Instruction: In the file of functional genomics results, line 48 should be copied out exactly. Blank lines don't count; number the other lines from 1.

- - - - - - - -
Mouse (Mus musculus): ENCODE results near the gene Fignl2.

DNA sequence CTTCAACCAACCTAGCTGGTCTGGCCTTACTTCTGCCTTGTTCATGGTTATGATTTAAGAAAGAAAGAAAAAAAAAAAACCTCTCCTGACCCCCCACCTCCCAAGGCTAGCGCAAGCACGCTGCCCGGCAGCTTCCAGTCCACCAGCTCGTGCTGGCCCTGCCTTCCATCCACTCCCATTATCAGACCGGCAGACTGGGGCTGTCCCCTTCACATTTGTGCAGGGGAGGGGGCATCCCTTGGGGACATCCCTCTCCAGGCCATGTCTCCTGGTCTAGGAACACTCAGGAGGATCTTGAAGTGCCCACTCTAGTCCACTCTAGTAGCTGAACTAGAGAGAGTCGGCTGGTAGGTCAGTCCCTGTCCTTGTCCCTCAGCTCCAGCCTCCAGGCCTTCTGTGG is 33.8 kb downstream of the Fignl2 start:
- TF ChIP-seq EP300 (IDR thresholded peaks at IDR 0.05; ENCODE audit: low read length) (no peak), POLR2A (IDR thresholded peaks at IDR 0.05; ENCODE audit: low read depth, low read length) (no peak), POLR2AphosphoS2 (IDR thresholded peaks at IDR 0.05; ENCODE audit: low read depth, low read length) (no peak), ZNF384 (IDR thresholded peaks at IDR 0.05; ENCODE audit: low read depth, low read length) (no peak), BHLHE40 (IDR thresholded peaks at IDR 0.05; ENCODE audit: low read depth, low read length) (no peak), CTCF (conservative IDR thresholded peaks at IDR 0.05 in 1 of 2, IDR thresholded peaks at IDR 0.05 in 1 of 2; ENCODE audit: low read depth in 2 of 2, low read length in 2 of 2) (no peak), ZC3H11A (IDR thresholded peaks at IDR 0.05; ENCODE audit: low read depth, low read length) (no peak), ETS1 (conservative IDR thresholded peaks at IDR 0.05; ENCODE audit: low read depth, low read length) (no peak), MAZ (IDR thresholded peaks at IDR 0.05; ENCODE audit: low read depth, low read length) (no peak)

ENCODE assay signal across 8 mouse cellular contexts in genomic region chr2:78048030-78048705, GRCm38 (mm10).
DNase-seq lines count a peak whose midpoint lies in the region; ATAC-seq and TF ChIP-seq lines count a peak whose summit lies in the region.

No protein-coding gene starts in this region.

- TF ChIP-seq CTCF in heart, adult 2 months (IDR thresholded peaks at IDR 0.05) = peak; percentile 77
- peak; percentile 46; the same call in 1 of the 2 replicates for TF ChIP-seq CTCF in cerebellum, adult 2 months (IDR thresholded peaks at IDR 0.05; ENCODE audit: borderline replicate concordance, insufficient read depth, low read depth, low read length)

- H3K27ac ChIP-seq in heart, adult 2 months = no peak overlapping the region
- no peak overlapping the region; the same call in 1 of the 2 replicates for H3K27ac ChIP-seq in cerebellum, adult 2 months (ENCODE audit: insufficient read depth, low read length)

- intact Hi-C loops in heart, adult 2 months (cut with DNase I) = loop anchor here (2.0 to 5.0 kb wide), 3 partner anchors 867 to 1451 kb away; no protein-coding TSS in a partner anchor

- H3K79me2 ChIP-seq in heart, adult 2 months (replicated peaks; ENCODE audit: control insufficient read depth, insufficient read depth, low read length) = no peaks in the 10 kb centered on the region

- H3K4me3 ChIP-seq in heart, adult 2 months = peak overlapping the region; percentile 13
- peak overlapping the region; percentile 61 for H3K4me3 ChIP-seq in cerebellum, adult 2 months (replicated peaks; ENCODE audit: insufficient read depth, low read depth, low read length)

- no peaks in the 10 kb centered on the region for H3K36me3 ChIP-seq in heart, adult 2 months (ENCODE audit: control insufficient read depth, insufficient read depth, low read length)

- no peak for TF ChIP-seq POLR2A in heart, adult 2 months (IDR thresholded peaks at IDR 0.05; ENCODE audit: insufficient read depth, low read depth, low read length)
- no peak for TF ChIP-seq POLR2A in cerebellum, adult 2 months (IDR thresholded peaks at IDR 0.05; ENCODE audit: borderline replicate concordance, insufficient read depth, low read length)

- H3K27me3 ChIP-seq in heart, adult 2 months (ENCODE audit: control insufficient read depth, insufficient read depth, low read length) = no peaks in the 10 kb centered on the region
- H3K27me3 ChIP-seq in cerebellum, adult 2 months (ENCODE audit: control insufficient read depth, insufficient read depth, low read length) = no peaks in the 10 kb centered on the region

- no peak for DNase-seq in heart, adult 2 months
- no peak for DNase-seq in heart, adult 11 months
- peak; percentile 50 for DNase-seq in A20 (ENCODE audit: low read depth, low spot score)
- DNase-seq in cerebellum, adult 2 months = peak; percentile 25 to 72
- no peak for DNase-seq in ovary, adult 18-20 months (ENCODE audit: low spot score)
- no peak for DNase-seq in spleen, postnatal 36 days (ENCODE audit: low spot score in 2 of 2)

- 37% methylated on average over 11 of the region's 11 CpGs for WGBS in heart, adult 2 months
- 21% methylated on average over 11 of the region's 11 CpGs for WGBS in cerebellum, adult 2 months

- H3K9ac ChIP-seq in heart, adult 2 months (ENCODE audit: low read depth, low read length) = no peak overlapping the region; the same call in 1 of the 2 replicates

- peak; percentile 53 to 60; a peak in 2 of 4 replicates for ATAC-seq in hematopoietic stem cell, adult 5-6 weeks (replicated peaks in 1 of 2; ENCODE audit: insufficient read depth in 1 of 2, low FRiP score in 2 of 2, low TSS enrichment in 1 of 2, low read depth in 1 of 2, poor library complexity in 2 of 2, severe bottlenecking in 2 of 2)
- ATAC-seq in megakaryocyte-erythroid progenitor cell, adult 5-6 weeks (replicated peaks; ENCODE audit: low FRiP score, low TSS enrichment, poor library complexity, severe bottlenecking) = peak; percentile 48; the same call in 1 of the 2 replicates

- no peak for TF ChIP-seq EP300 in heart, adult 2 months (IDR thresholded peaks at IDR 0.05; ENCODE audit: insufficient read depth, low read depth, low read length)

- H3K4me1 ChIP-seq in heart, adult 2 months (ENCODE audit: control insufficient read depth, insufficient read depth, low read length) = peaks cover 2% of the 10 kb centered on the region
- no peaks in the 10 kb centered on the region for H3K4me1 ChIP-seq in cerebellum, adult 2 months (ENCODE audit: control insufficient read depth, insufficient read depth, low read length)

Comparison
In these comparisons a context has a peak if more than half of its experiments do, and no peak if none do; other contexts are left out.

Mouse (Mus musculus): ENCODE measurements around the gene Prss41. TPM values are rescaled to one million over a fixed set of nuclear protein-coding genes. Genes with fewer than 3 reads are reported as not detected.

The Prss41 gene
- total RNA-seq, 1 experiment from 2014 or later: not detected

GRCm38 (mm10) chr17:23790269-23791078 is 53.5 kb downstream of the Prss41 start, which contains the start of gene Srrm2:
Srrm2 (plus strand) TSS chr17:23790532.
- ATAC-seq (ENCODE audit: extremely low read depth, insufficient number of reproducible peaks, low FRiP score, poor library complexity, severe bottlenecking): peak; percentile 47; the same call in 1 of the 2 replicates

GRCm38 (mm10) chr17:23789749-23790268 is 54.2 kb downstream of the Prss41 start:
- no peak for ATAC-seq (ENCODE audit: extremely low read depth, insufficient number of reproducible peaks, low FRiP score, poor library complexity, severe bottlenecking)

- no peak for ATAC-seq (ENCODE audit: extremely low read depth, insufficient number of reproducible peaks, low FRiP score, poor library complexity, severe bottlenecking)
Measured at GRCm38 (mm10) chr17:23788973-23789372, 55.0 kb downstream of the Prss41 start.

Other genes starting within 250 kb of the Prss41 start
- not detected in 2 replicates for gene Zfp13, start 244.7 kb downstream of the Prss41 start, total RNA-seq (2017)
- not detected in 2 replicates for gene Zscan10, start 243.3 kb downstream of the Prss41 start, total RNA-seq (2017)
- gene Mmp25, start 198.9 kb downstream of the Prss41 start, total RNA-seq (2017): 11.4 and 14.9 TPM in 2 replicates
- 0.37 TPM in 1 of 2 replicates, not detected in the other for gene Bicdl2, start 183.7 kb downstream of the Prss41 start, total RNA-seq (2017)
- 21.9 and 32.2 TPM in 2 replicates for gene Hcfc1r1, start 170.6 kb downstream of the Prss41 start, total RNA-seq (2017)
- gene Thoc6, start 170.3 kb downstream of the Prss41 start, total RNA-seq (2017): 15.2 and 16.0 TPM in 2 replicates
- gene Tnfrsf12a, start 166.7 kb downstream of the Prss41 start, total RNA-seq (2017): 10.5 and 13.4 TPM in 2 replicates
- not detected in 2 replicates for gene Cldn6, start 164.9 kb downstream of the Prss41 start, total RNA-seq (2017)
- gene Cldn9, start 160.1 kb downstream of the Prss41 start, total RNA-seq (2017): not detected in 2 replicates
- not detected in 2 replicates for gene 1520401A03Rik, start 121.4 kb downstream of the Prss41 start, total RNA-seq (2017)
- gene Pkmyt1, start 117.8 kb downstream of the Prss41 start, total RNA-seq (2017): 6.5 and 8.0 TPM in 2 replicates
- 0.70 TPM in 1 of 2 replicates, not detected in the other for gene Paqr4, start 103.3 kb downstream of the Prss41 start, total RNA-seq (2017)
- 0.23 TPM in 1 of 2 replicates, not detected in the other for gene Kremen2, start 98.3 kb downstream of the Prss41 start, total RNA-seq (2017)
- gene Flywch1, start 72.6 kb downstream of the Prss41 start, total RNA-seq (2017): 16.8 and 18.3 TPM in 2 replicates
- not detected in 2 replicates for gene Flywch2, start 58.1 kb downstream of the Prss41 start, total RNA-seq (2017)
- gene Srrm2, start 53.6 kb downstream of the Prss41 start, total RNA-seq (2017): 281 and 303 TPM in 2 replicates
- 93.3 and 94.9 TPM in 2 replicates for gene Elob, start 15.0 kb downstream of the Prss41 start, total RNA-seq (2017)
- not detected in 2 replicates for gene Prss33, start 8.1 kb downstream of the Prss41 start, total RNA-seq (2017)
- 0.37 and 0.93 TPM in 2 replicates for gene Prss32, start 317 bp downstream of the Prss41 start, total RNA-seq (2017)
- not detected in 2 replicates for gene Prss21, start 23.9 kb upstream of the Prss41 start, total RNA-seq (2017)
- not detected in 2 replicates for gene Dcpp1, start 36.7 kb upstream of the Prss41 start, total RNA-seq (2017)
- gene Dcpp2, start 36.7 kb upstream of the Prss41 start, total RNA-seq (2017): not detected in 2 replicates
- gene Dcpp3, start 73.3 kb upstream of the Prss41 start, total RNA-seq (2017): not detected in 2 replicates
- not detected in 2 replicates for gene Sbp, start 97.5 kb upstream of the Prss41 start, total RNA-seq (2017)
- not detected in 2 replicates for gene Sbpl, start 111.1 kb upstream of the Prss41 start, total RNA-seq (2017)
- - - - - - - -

- not detected in 2 replicates for gene Zscan10, start 243.3 kb downstream of the Prss41 start, total RNA-seq (2017)